Climate Change: Global Temperature

April 19, 2017

Temperatures measured on land and at sea for more than a century show that Earth's globally averaged surface temperature is rising. For the last 45 years, global surface temperature rose at an average rate of about 0.17°C (around 0.3° Fahrenheit) per decade—more than twice as fast as the 0.07°C per decade increase observed for the entire period of recorded observations (1880-2015).

Explore this interactive graph: Click and drag to display different parts of the graph. To squeeze or stretch the graph in either direction, hold your Shift key down, then click and drag. The graph shows average annual global temperatures since 1880  (source data) compared to the long-term average (1901-2000). The zero line represents the long-term average temperature for the whole planet; blue and red bars show the difference above or below average for each year.

Change over time

Though warming has not been uniform across the planet, the upward trend in the globally averaged temperature shows that more areas are warming than cooling. Since 1880, surface temperature has risen at an average pace of 0.13°F (0.07°C) every 10 years for a net warming of 1.71°F (0.95°C) through 2016. Over this 136-year period, average temperature over land areas has warmed faster than ocean temperatures: 0.18°F (0.10°C) per decade compared to 0.11°F (0.06°C) per decade.  The last year with a temperature cooler than the twentieth-century average was 1976. 

By 2020, models project that global surface temperature will be more than 0.5°C (0.9°F) warmer than the 1986-2005 average, regardless of which carbon dioxide emissions pathway the world follows. This similarity in temperatures regardless of total emissions is a short-term phenomenon: it reflects the tremendous inertia of Earth's vast oceans. The high heat capacity of water means that ocean temperature doesn't react instantly to the increased heat being trapped by greenhouse gases. By 2030, however, the heating imbalance caused by greenhouse gases begins to overcome the oceans' thermal intertia, and projected temperature pathways begin to diverge, with unchecked carbon dioxide emissions likely leading to several additional degrees of warming by the end of the century.

About surface temperature

The concept of an average temperature for the entire globe may seem odd. After all, at this very moment, the highest and lowest temperatures on Earth are likely more than 100°F (55°C) apart. Temperatures vary from night to day and between seasonal extremes in the Northern and Southern Hemispheres. This means that some parts of Earth are quite cold while other parts are downright hot. To speak of the "average" temperature, then, may seem like nonsense. However, the concept of a global average temperature is convenient for detecting and tracking changes in Earth's energy budget—how much sunlight Earth absorbs minus how much it radiates to space as heat—over time.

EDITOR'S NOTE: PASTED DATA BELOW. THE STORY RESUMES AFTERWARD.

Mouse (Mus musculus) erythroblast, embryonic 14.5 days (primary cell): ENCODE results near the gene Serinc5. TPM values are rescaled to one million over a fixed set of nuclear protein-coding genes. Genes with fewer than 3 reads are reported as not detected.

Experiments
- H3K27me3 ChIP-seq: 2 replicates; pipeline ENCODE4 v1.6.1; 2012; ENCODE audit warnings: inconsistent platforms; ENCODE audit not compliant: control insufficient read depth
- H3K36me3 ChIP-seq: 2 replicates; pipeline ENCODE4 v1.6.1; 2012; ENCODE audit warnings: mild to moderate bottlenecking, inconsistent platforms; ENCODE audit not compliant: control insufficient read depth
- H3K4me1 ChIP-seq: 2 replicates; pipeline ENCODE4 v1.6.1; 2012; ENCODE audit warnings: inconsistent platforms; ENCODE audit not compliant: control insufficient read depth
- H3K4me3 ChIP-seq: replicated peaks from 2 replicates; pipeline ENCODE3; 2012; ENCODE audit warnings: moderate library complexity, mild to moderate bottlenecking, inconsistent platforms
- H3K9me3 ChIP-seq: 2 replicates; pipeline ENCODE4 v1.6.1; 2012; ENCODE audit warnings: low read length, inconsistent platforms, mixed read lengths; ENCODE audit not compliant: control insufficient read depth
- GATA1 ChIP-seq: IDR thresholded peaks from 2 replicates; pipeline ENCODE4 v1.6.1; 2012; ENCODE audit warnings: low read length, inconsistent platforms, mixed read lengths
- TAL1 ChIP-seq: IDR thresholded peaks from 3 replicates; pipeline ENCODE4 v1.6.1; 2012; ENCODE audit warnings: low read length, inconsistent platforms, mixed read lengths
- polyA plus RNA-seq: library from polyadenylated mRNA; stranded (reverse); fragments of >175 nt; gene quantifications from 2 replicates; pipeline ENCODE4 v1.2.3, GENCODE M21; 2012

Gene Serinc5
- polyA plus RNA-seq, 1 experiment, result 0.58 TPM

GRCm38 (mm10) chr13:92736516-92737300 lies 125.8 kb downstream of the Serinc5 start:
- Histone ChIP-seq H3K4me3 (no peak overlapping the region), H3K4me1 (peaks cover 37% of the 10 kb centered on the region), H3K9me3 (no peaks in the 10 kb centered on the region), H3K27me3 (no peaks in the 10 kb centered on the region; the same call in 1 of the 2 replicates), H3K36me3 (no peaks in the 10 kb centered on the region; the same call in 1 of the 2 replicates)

To calculate a global average temperature, scientists begin with temperature measurements taken at locations around the globe. Because their goal is to track changes in temperature, measurements are converted from direct temperature readings to temperature anomalies—values that represent the difference between the observed temperature and the long-term average temperature for each location and date.

Across inaccessible areas that have few measurements, scientists use surrounding temperatures and other information to fill in the missing values. Each value is then used to calculate a global temperature average. This process provides a consistent, reliable method for monitoring changes in Earth's surface temperature over time. Read more about how the global surface temperature record is built in our Climate Data Primer.

References and Further Reading

NOAA National Centers for Environmental Information, State of the Climate: Global Analysis for Annual 2015, published online January 2016, retrieved on June 13, 2016 from

IPCC, 2013: Summary for Policymakers.  In: Climate Change 2013: The Physical Science Basis. Contribution of Working Group 1 to the 5th Assessment Report of the Intergovernmental Panel on Climate Change [Stocker, T.F., D. Qin, G.-K. Plattner, M. Tignor, S.K. Allen, J. Boschung, A. Nauels, Y. Xia, V. Bex and P.M. Midgley (eds.)]. Cambridge University Press, Cambridge, United Kingdom and New York, NY, USA.

Hansen, James, The Elusive Absolute Surface Air Temperature, GISS Surface Temperature Analysis, Updated July 12, 2005.

Herring, David, Earth's Temperature Tracker, NASA Earth Observatory. Published November 5, 2007.


Annual global temperature anomalies for land and ocean combined, expressed as departures from the 1901-2000 average. National Climatic Data Center.

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